Following the devastating wildfires that ripped through the California communities of Oakhurst and Weed, detectives and investigators from the Department of Insurance and the Contractors State License Board went in to the burn areas working to protect residents from scam artists and unscrupulous businesses that target disaster victims.
"Unfortunately, disasters can bring out the worst in some people," said Insurance Commissioner Dave Jones. "Vulnerable homeowners are often targeted by unscrupulous contractors and vendors in disasters such as wildfires. Our enforcement team is focused on educating consumers so they do not become victims of scam artists intent on taking advantage of homeowners that have already suffered so much."
Detectives and investigators walked the streets and attended town hall meetings to educate residents about how to protect themselves from scams and how to report suspicious activity to authorities. They alerted fire victims to the fact that public adjusters are prohibited from soliciting contracts from homeowners for seven days following a disaster. It is a felony for a public adjuster to approach a homeowner for business within that seven-day period.
"This is not the first time CDI and CSLB enforcement officers have taken their work directly to disaster zones," said California Statewide Law Enforcement Association (CSLEA) President Alan Barcelona. "Our CSLEA members with CDI and CSLB know, firsthand, how low some people will stoop to make a buck and that includes taking advantage of victims of wildfires. Our hearts go out to the victims who lost their homes or businesses. We are proud that our members, as law enforcement officers who work for the State of California, are there to help."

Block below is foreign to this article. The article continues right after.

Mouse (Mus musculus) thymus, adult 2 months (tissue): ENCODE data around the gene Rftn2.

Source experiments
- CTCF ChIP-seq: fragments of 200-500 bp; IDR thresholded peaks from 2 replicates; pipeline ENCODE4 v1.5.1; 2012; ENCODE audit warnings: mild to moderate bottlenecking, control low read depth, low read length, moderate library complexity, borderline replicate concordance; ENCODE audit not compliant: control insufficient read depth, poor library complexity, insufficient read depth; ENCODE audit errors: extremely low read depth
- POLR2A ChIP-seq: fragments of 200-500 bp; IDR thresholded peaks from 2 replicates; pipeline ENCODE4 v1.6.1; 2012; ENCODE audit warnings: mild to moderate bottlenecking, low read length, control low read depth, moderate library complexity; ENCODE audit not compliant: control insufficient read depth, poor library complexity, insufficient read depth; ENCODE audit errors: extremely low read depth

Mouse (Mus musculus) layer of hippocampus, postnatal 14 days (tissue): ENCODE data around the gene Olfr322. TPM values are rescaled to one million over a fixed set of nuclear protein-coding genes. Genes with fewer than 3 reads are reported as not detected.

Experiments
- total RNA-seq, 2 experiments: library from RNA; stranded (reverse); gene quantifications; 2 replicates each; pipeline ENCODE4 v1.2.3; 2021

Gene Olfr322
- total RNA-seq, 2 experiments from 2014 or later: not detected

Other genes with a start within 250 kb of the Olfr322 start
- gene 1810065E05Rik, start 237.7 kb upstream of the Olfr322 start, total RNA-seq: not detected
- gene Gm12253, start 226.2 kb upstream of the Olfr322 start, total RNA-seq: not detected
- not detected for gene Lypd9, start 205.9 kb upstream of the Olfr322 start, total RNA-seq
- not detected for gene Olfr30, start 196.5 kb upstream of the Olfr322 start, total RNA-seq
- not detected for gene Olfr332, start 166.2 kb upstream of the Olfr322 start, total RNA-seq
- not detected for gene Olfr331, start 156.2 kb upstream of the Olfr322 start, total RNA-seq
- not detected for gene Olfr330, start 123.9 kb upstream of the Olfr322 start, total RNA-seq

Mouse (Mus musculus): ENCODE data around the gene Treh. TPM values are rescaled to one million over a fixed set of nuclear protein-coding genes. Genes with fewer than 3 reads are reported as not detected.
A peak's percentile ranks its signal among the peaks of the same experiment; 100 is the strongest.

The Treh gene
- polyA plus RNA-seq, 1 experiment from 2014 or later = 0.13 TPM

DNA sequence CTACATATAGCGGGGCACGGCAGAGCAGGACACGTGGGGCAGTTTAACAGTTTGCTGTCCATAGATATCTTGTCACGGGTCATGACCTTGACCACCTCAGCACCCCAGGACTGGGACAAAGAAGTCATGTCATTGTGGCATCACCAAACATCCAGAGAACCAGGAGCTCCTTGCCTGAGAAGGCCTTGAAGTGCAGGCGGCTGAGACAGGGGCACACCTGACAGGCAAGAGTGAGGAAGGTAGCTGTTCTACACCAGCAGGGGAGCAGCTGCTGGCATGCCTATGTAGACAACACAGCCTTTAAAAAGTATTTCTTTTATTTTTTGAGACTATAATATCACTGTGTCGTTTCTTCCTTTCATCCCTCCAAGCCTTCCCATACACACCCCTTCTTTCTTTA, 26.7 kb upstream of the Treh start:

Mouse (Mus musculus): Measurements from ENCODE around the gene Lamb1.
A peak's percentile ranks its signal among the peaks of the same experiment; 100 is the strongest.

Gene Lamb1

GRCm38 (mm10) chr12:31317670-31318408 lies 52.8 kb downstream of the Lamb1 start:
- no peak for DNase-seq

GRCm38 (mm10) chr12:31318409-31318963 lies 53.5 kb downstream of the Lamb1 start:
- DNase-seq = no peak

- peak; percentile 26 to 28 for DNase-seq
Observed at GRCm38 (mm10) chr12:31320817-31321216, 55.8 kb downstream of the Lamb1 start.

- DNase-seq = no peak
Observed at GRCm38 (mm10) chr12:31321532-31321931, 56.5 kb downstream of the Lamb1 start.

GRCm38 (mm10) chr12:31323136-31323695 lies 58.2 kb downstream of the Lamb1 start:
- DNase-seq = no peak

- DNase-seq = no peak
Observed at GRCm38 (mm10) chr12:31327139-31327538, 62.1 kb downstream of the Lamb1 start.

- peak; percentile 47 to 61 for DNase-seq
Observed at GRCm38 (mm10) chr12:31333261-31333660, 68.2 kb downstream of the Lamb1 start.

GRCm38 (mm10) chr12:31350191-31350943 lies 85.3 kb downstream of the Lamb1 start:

During the two-day outreach, detectives and investigators were also on the lookout for unscrupulous vendors and contractors participating in the underground economy by working without workers' compensation insurance, proper licenses, or using cash-pay. The teams connected with several hundred residents in both communities and sent a strong deterrent message to those that might target wildfire victims.